Congo: threat of civil war after M23 rebels seize city of Goma
Militia group takes DR Congo city, prompting fears of further conflict in this 'haunted, blood-soaked' country
THE STABILITY of the Democratic Republic of Congo, the fourth largest country in Africa, is said to be under threat after the eastern city of Goma, near the border with Rwanda, was taken by a rebel group known as M23.
Its troops walked into the regional capital, home to 1 million people, on Tuesday. Fears of a bloodbath were averted when the national army abandoned the city after four days of skirmishes on its outskirts. UN peacekeepers, a hangover from previous civil wars in the region, did not act to stop the rebels and watched as they paraded through the city.
WHO ARE M23?
The rebel group was formed in April 2012 when a group of soldiers mutinied against Joseph Kabila's DR Congo government.
Most were members of a former militia group in the conflict in the eastern Kivu region of Congo who signed a peace treaty with the government on 23 March 2009 – hence the name M23 - and were integrated into the official army.
This year's mutiny is said to have been led by war crimes suspect Bosco 'The Terminator' Ntaganda, among others.
Since April the M23 militia has been active in the east of Congo. "[It] has been accused of killings, rapes and recruiting child soldiers," says The Guardian.
M23 is a primarily Tutsi group and is widely believed to be backed by the Rwandan government.
WHAT DO THEY WANT?
According to The Times. "M23 commanders have threatened to continue their rout and march first on Bukavu, another major eastern city, and then to fight the Government 'until it falls'." Beyond that their goals appear unclear.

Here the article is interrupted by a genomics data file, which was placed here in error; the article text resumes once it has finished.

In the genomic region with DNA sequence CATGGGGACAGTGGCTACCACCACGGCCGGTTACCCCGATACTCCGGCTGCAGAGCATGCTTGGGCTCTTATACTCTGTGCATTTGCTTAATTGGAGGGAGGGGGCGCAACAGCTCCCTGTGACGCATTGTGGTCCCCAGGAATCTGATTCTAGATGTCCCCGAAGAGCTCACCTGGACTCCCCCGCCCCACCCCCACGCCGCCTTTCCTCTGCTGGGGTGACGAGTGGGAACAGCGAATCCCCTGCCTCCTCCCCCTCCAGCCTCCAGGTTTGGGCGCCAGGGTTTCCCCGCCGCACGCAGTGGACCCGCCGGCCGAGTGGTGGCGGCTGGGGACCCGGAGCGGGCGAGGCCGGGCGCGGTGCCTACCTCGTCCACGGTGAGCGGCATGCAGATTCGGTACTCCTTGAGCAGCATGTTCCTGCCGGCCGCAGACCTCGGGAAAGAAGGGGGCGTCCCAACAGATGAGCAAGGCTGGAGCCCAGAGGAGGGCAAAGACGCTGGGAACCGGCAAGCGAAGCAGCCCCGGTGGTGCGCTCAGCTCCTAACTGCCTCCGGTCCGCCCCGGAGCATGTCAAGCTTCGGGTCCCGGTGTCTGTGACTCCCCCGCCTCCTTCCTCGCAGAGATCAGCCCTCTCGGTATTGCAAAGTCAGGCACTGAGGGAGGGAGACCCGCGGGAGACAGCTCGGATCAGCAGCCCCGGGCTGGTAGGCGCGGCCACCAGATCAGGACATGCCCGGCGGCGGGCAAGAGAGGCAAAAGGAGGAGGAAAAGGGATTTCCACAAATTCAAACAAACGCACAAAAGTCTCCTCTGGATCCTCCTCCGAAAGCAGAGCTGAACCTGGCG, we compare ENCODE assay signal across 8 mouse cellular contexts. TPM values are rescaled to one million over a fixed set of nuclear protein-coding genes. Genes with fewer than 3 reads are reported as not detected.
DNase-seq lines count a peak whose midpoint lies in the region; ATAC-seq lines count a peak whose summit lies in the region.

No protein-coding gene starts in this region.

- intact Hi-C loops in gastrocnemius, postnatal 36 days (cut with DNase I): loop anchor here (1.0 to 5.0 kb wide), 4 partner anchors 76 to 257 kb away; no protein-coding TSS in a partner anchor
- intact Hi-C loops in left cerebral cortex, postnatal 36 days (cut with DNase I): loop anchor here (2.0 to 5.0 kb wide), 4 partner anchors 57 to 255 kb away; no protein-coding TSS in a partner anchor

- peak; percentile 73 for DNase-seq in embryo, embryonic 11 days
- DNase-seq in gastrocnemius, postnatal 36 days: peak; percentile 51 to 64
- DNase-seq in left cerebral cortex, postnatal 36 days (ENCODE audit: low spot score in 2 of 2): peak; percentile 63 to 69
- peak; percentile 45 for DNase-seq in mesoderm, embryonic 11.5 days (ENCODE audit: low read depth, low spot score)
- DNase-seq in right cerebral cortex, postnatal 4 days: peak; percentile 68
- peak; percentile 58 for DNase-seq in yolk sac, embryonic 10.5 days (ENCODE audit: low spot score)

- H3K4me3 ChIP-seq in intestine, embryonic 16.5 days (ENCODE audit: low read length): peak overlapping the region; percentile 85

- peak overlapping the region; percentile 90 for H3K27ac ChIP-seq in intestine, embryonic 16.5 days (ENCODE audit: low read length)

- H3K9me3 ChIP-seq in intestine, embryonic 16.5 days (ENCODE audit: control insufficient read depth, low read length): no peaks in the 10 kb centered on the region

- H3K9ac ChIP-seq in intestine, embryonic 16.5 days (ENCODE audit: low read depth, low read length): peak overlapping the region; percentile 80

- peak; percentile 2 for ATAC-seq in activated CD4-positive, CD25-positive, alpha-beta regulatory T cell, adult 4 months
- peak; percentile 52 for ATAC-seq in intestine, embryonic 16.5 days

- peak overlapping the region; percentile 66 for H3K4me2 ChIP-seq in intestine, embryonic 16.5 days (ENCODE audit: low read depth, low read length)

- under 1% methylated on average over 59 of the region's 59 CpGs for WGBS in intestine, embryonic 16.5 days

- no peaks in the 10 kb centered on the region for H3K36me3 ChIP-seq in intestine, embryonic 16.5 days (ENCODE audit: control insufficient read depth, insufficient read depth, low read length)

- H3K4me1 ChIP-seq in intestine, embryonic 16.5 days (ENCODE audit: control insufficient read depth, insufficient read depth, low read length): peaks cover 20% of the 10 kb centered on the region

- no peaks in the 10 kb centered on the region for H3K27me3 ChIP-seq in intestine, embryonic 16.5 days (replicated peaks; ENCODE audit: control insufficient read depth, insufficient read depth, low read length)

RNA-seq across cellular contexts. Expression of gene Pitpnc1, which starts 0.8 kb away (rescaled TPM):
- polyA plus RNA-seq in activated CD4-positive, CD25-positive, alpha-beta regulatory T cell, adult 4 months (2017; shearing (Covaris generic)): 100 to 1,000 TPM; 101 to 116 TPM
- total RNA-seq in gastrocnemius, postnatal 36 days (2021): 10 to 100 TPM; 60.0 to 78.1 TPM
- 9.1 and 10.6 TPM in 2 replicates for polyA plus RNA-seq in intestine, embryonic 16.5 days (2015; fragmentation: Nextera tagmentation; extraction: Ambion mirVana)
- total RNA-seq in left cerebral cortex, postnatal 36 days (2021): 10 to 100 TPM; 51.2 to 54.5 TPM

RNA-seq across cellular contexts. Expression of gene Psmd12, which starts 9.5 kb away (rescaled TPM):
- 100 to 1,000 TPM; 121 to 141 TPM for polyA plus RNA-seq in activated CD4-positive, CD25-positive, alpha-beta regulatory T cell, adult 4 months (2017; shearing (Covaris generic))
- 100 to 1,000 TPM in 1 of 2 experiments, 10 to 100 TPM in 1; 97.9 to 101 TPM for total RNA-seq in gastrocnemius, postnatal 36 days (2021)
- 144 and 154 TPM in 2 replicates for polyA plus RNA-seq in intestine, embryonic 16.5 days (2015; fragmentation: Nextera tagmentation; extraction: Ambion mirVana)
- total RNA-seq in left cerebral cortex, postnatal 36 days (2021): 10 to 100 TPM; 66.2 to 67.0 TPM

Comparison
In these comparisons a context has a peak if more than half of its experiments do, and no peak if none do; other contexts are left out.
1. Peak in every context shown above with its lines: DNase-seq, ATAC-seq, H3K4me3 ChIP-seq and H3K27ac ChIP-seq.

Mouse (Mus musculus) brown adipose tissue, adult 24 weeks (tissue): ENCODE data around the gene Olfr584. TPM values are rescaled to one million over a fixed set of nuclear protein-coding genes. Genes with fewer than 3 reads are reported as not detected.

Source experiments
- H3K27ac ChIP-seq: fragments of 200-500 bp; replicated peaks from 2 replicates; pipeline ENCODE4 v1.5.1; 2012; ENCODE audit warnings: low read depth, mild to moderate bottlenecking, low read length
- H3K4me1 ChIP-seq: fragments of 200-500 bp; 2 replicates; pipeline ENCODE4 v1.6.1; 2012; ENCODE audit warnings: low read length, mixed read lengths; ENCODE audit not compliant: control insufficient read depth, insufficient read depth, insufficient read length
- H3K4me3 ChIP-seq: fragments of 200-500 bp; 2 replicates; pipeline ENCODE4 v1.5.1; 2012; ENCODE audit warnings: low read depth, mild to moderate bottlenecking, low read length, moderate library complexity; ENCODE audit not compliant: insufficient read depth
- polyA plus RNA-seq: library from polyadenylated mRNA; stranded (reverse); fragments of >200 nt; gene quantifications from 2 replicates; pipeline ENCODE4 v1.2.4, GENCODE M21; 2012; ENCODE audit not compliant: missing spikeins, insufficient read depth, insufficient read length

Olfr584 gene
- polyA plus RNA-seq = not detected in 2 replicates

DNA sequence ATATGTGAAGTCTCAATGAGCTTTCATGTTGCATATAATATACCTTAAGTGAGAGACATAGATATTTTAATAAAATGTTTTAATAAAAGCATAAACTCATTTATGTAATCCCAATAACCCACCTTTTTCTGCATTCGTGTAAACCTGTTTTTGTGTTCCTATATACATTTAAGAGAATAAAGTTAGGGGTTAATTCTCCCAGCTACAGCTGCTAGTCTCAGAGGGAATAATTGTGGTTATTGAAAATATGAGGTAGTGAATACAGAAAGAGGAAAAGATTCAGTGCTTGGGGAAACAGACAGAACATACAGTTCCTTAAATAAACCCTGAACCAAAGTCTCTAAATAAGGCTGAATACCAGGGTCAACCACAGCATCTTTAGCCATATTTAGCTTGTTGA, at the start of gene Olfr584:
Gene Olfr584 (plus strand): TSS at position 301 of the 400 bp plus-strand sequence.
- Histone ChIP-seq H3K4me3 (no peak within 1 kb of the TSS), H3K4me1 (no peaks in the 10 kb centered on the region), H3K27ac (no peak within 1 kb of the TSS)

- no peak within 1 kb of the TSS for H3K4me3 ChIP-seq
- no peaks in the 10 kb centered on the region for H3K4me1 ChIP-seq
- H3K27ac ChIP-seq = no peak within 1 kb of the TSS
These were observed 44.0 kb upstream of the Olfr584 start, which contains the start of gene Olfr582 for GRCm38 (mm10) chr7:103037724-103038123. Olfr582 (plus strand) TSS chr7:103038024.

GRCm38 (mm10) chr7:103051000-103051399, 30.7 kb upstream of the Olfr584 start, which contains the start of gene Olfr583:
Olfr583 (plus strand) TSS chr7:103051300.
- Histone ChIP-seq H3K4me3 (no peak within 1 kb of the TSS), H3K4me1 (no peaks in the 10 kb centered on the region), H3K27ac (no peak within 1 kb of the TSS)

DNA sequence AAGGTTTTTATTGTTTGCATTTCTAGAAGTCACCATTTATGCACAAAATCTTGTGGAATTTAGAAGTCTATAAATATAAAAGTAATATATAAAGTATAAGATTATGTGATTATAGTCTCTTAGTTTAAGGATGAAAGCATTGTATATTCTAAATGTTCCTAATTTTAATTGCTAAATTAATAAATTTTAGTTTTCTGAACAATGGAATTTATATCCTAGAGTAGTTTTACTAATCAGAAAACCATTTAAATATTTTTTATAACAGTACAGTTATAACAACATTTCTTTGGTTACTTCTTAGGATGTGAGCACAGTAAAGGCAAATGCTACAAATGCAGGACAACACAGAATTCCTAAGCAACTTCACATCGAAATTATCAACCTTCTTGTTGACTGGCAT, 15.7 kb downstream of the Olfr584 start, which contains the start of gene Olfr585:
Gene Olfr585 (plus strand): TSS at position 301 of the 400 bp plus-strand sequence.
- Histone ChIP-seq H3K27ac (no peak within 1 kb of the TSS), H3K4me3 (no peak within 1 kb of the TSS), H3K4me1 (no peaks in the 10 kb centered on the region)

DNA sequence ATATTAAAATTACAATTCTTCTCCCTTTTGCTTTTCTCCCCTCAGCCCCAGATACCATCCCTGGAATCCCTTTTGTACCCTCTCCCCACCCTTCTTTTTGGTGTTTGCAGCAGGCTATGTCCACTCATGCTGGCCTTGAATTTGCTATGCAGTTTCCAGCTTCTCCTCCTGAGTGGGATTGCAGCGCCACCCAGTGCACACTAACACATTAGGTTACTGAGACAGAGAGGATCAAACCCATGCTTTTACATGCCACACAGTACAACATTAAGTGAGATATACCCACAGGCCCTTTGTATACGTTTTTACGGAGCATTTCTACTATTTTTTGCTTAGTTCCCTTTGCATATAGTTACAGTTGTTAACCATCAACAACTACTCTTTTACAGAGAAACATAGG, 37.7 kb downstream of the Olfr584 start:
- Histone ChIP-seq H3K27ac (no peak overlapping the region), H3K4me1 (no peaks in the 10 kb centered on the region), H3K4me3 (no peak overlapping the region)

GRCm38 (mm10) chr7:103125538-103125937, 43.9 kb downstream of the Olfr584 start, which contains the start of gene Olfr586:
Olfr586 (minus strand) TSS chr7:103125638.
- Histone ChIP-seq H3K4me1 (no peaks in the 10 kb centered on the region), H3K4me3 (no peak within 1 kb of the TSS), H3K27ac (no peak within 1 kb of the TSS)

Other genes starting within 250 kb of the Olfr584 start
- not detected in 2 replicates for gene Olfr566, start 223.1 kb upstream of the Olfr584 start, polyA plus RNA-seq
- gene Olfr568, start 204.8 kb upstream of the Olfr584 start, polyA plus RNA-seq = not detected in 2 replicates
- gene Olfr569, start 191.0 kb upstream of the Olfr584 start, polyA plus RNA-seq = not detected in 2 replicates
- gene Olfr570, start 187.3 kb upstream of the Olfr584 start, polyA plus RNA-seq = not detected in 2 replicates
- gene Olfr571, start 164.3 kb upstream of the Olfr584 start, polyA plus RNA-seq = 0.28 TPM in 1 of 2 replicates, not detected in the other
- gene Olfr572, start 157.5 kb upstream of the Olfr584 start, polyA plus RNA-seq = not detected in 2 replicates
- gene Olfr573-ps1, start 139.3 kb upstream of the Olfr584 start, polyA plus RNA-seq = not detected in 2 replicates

M23's target could be valuable minerals, says the New York Times. "Many diplomats and others have always suspected... that the rebels' true aim was to carve out a sphere of influence within eastern Congo that would allow them to control the lucrative mineral trade and to stay close to Rwandan business and military contacts."
The militia also provide Rwanda with a "buffer" against Hutu groups who fled the country after the 1994 genocide, says the BBC. "As long as the Hutu militias are in DR Congo, Rwanda's President Paul Kagame, who helped end the genocide, will stop at nothing, not even threats of international sanctions, to have a presence on Congolese soil."
WHAT HAPPENS NOW?
Goma itself appears peaceful, but it is now "a rebel capital, just as it was during Congo's last civil war between 1998 and 2003," says The Daily Telegraph.
And its future is unclear. "Some in Goma fear that, once international attention is diverted, the rebels will commit abuses that have previously earned condemnation from the UN and human rights groups. Tens of thousands of people have fled neighbouring villages and refugee camps, prompting warnings of a humanitarian catastrophe," says The Guardian.
The world must now wait to see whether the M23 rebels fulfill their pledge to march on Bukavu.
IS A CIVIL WAR ON THE CARDS?
Possibly. The region has a troubled past and the New York Times says the fall of Goma could be "history repeating itself in a country with one of the most haunted, blood-soaked histories in Africa".
The Kinshasa government is now in "tailspin" and other parts of the country could descend into chaos, "fulfilling all the grim prophecies that Congo is simply too vast and too complicated to be one country".
The Times of London reminds us: "The last time Rwanda-backed rebels seized Goma, in 1998, it triggered a regional conflagration that involved eight countries and led to the deaths of five million people, mostly from hunger and disease."